Someone recently asked me if Microsoft’s Log Parser application could be used as a syslog agent. To be honest, I had not heard of the application so I looked it up and tried it out. This post is a result of what I learned.
How do you collect NetFlow events over the syslog protocol so you can analysis them with a tool like Log Insight? That is the question I would like to answer in this post!
In order to send events from a Windows device to a remote syslog server like Log Insight, you need a syslog agent. Windows does not natively support syslog. The good news is that several syslog agents for Windows exist. I would like to cover my considerations and recommendations for a syslog agent on Windows.
UPDATE: As of Log Insight 2.0, Log Insight offers a free Windows agent that supports the syslog protocol and Log Insight’s ingestion API. For more information see these posts.
In order to send events from a Linux device to a remote syslog server like Log Insight, you need a syslog agent. Most Linux operating systems ship with a syslog agent and if one is not available, one can be easily installed. The two most common syslog agents used on Linux systems today are rsyslog and syslog-ng. I would like to cover how to configure these syslog agents to send events to a remote syslog server.
Logging is important for any device, but often considered critical for enterprise applications. One issue with configuring logging on enterprise applications is determining how to configure logging on enterprise applications. I would like to provide a reference guide to ease this pain point.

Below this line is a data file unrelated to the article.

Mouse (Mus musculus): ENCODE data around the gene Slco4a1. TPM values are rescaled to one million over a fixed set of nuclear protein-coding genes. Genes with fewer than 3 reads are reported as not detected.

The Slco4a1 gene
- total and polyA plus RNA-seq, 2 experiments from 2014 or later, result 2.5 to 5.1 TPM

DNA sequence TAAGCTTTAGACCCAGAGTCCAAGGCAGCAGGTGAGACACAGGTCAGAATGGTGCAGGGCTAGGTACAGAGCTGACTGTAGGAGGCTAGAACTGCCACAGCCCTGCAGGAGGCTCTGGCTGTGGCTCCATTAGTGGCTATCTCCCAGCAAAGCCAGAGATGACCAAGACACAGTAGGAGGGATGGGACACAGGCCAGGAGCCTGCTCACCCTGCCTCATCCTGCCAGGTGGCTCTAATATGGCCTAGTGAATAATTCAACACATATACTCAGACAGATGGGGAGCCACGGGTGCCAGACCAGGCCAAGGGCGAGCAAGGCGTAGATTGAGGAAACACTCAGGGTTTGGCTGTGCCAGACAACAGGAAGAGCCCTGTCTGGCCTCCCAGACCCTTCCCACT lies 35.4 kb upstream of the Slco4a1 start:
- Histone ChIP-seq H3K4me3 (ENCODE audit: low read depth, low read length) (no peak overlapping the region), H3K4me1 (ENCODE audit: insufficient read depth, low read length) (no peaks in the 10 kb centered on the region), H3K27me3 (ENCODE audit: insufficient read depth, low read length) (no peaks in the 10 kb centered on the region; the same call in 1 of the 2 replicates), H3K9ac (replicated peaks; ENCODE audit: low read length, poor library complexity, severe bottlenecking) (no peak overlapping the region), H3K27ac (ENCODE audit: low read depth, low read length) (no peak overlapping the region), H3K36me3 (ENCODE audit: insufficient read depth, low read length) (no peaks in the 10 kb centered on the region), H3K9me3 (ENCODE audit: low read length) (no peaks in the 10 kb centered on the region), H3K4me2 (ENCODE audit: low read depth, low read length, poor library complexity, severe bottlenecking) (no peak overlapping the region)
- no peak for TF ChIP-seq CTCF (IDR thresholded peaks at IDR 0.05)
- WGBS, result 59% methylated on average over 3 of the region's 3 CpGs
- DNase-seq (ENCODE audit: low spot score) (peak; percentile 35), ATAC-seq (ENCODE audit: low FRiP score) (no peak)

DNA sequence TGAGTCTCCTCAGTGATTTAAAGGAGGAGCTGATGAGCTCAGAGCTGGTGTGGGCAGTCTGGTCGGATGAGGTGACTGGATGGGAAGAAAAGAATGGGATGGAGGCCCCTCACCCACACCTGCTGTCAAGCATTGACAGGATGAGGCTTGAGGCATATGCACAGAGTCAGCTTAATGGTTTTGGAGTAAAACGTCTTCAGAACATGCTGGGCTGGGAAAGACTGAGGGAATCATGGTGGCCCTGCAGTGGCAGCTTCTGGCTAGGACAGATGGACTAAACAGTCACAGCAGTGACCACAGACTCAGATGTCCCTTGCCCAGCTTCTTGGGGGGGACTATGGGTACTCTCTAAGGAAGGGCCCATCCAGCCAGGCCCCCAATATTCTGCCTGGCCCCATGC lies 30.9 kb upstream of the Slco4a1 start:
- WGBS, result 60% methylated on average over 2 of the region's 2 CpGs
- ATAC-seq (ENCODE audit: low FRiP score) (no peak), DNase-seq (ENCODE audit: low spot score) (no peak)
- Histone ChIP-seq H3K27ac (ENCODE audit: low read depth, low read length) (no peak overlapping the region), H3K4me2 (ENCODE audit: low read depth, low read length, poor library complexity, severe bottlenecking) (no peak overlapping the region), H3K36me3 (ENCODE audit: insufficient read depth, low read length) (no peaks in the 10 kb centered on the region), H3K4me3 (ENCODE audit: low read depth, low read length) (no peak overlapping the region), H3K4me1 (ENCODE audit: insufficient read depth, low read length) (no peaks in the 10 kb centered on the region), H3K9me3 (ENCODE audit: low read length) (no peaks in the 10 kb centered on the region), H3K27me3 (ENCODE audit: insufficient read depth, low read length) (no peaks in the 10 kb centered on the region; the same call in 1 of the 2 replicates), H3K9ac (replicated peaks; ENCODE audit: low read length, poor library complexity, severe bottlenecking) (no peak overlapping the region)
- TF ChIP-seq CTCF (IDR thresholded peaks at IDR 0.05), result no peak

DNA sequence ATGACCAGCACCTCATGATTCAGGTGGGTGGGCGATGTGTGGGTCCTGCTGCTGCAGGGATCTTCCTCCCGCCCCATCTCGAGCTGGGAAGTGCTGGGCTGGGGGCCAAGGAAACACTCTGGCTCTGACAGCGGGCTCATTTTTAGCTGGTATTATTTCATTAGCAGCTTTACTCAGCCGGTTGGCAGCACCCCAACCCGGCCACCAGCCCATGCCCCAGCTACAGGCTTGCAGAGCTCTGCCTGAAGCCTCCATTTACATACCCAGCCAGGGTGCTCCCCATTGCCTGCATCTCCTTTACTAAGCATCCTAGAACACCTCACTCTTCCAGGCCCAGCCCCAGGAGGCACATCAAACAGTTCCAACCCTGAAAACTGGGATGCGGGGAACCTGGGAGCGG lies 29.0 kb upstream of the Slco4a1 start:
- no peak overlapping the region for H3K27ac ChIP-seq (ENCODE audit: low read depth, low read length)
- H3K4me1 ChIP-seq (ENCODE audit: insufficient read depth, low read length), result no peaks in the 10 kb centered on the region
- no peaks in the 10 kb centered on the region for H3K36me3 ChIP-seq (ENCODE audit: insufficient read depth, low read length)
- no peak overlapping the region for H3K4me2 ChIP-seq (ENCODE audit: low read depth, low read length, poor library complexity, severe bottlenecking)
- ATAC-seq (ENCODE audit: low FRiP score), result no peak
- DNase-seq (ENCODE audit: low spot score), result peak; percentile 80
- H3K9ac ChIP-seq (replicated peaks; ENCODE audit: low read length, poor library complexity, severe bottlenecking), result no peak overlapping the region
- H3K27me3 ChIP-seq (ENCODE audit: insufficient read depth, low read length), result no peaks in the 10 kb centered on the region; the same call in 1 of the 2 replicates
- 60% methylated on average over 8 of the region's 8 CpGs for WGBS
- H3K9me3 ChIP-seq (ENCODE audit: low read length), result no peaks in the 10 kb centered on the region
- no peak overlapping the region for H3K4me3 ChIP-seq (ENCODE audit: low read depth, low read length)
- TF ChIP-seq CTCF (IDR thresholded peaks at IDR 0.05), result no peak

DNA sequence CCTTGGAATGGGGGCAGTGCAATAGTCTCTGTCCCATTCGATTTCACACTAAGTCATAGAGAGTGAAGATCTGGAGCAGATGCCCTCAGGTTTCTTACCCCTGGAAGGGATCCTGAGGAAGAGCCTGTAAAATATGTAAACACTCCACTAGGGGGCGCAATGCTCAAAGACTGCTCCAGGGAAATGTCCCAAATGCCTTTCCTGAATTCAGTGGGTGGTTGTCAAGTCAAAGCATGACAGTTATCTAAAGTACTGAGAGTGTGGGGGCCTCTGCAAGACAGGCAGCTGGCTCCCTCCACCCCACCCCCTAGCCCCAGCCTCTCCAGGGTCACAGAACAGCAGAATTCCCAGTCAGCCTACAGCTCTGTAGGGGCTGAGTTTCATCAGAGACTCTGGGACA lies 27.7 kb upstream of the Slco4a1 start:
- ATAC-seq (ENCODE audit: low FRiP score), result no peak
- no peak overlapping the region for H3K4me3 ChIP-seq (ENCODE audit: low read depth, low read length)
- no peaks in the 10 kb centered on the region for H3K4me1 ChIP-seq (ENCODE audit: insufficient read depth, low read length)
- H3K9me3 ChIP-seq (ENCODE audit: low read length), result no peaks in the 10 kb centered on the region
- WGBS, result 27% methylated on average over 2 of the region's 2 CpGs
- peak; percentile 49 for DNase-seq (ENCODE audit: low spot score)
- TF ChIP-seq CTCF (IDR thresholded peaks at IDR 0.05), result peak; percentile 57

When architecting any syslog solution several things need to be taken into consideration. Outside of requirements, I would like to discuss some of the technical considerations that need to be taken into account.
The more I use logrotate the less I like it. If you recall from my previous post on logrotate, I choose to leverage the copytruncate option. While this configuration seemed to work well when I tested it, I have now experienced some significant limitations that are not documented in the man page:
- After rotation, high volume logs files remained the same size and continued to grow
- Pre and post rotated high volume log files contained NUL characters
- Large sized log files lost messages during logrotate operation
So what caused the issues, what was the impact, and how can you rotate logs messages and not experience these issues?
I having been working on a syslog architecture and one key component to the architect was leveraging log rotate for all log files. One section of my log rotate file looked like the following:
/usr/sbin/invoke-rc.d syslog-ng reload >/dev/null
The problem was, I noticed that after the cron for logrotate ran the system started to become slow. Looking at top I noticed several things: the load average continued going up, the logrotate process continued to run with the process consuming around 50% of memory, and the syslog process never restarted.
What was causing the problem?